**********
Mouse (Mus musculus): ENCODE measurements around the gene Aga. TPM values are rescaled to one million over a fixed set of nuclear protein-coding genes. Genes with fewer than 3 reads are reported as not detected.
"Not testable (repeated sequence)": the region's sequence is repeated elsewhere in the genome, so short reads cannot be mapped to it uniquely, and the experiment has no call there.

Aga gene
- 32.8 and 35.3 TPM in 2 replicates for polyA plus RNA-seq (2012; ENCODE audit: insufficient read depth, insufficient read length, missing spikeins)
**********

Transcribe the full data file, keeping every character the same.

Mouse (Mus musculus): ENCODE measurements around the gene Aga. TPM values are rescaled to one million over a fixed set of nuclear protein-coding genes. Genes with fewer than 3 reads are reported as not detected.
"Not testable (repeated sequence)": the region's sequence is repeated elsewhere in the genome, so short reads cannot be mapped to it uniquely, and the experiment has no call there.

Aga gene
- 32.8 and 35.3 TPM in 2 replicates for polyA plus RNA-seq (2012; ENCODE audit: insufficient read depth, insufficient read length, missing spikeins)